Memorable domain names are usually a play on words, or some clever mix of real or invented words, of which their constituent parts evoke some feeling, image, or emotion. They allude to the product or service without explicitly saying what it is. Of course, there are exceptions to this rule, particularly when companies purposely make their message as loud and clear and simple as possible.

Take for example, It’s literally a shave club that has a low-end subscription fee of one dollar. Ironically, this name is memorable because it uses the opposite strategy of what are commonly considered good, modern naming conventions. It’s likely no coincidence that employs a tongue-in-cheek, in-your-face, over-the-top marketing campaign. Regardless of the strategy you use, remember that choosing a memorable domain name is essential to making sure your customers not only hear your message, but also find their way to your website.

3. Your Domain Name Should Highlight Your Company’s Strengths

In addition to being memorable, a good domain name should lend itself to revealing your company’s unique strengths and abilities. Your domain should help to establish what you’re good at and why your audience should choose to do business with you and not your competition.

Say for example you’re a clothing subscription company that helps customers to effortlessly and affordably update their wardrobe by sending stylish boxes of hand-selected clothing items from a curated collection. While that idea was once unique in and of itself, you will now find yourself amongst a list of dozens of competitors doing the exact same thing.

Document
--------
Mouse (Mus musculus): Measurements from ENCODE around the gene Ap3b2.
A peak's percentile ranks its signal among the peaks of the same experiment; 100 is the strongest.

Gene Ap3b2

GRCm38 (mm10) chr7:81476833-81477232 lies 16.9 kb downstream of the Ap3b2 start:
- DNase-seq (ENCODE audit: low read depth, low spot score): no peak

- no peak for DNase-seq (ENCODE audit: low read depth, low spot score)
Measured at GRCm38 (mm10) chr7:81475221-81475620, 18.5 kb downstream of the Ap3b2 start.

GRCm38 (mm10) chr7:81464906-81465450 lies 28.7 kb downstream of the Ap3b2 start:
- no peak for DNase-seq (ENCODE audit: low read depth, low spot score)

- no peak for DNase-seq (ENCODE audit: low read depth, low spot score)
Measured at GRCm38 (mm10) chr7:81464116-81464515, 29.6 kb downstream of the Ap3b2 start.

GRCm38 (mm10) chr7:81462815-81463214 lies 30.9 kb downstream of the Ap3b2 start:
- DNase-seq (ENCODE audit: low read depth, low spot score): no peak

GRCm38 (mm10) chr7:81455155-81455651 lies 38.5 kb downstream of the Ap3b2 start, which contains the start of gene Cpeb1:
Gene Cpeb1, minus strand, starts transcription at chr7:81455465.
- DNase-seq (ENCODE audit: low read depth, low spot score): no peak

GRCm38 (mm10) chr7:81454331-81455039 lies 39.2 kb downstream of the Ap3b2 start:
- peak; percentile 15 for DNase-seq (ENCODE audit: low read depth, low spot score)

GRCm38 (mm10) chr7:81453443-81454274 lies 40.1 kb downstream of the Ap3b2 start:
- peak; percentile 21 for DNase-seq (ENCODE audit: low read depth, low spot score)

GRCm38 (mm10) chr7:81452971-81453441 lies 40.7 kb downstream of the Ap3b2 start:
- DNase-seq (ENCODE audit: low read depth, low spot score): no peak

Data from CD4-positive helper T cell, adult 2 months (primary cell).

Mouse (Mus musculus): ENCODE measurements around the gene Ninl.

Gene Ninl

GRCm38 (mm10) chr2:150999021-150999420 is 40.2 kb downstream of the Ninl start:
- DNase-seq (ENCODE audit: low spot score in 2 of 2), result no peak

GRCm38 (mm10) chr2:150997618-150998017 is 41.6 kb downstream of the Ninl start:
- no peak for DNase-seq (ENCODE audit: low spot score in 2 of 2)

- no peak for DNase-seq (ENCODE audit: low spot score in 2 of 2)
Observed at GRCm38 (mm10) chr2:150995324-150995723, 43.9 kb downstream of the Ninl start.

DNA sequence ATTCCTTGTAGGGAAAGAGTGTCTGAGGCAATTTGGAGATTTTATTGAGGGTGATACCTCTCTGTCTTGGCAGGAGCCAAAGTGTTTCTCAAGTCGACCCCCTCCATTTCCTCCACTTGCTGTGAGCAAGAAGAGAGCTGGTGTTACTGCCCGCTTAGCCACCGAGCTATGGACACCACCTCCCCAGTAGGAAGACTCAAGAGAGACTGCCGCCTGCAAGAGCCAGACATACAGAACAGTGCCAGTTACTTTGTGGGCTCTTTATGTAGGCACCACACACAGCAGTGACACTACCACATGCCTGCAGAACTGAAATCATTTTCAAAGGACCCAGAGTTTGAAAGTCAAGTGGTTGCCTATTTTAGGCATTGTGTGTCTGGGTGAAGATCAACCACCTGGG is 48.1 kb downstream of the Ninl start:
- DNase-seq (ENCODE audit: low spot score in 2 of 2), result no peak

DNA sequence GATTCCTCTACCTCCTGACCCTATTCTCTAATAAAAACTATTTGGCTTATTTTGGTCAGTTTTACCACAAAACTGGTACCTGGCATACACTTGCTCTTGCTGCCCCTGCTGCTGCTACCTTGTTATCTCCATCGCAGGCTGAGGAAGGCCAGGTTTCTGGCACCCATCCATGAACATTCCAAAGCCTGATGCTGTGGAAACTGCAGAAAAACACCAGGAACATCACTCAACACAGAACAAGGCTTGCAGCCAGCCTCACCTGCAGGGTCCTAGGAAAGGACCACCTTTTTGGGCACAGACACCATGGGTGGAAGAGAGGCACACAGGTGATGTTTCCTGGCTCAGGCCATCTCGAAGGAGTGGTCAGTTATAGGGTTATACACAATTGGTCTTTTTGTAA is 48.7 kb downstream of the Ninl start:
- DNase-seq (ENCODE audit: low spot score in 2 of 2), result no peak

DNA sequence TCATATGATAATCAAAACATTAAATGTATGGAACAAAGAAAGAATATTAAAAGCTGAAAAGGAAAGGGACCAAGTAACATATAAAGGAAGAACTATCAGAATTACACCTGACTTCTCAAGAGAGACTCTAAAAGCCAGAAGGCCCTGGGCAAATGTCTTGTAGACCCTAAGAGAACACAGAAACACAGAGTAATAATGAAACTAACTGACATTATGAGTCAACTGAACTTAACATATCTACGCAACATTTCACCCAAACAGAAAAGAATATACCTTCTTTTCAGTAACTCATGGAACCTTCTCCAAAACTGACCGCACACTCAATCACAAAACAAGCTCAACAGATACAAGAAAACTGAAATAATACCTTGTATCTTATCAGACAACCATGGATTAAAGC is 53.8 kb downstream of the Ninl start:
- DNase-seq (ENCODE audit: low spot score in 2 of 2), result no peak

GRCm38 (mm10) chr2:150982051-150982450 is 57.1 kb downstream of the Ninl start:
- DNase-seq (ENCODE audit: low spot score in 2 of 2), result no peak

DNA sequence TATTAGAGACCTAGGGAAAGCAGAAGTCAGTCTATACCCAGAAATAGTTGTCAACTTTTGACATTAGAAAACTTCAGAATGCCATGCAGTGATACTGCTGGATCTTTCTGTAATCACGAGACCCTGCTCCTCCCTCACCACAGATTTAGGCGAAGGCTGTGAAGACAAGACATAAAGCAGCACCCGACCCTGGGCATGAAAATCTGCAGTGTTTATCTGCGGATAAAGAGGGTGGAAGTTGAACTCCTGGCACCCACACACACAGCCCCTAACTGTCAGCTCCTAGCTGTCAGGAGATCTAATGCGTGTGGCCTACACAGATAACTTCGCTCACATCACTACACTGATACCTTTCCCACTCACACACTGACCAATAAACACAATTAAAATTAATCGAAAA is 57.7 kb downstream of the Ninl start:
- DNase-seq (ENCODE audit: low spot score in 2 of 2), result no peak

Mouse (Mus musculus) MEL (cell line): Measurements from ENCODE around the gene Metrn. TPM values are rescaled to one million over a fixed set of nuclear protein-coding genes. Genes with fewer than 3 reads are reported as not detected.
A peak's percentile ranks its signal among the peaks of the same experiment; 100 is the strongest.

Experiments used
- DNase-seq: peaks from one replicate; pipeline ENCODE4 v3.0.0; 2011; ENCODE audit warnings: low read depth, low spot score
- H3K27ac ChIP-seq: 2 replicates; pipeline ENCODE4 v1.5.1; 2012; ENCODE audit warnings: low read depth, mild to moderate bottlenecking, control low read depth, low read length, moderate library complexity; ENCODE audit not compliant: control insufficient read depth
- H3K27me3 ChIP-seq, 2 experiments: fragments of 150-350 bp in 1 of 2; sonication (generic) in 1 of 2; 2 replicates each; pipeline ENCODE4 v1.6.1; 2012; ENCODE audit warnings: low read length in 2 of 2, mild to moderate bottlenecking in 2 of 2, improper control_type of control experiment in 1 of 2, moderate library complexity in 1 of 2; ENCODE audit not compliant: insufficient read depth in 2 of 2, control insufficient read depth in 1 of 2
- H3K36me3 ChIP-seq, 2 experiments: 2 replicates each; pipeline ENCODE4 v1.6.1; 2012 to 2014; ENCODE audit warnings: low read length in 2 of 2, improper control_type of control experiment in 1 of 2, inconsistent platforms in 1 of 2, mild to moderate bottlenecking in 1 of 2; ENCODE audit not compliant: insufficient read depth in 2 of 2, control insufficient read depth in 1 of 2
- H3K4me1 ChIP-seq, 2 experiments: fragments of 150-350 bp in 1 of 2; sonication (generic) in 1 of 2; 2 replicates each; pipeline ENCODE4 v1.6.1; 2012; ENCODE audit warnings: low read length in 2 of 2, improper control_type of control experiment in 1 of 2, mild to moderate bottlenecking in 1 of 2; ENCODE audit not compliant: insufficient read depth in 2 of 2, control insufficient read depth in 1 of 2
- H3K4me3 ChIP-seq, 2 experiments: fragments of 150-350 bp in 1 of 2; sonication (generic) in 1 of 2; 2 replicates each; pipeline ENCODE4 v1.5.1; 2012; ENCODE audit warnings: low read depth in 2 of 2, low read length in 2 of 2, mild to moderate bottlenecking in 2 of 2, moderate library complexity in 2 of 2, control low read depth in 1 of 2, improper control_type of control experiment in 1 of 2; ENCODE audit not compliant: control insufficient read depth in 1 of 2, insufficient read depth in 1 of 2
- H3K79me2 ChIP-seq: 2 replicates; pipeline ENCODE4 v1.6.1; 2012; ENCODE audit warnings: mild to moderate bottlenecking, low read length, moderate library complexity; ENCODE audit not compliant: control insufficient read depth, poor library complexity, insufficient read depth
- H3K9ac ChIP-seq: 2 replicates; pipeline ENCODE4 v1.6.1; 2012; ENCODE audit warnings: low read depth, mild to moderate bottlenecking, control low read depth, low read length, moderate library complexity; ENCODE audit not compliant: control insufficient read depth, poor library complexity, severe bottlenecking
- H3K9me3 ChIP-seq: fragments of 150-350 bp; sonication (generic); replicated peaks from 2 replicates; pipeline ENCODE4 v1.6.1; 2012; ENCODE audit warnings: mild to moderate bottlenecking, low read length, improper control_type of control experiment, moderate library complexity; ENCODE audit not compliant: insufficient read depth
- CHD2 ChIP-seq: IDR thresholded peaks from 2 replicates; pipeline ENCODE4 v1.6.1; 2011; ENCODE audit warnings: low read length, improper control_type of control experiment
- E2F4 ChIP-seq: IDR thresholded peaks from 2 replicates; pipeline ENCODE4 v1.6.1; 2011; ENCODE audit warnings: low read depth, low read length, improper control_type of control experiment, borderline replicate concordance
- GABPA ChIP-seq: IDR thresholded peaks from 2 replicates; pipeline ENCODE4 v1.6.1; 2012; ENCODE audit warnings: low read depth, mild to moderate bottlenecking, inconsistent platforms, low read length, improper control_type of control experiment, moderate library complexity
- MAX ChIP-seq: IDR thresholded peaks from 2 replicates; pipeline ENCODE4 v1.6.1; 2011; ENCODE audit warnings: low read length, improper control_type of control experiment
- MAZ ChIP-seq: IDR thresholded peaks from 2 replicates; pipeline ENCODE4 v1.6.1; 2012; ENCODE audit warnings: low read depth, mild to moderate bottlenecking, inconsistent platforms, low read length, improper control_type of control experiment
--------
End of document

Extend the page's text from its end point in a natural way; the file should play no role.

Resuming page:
To stand out, you have to emphasize something about your company that you do better than your competition. Perhaps there’s some aspect that’s overlooked or neglected. Maybe you specialize in 80’s and 90’s-era clothing. In that case, a name that evokes imagery of the 80’s and 90’s might be helpful. Think neon, leg warmers, big hair, high-wasted jeans, grunge, punk. Start writing down and playing with domain names that feature those concepts. Keep searching until you find a name that captures that feeling and then buy it.

4. Your Domain Name Should Stand The Test of Time

There are so many trendy naming conventions with web-based businesses these days. For example, -ify is an incredibly popular suffix right now (Spotify, Shopify…). Also, .ly is has been a popular trendy domain name extension for several years now (,…). These names can be great if you’re the first, or one of the first, to use them. But if you use a trendy or clever naming convention now, you run the risk of appearing passé in the future.

Do you want your company to appear modern and trendy? It’s better and far less costly to alter your website, logo design, artwork, and ad campaigns than to re-brand when your once-cool name appears dated. When considering a domain name, ask yourself whether it would’ve sounded good 10 or 20 years ago. Will it sound good 10 or 20 years from now? If the answer to both is yes, chances are you’ve got a domain name that will stand the test of time.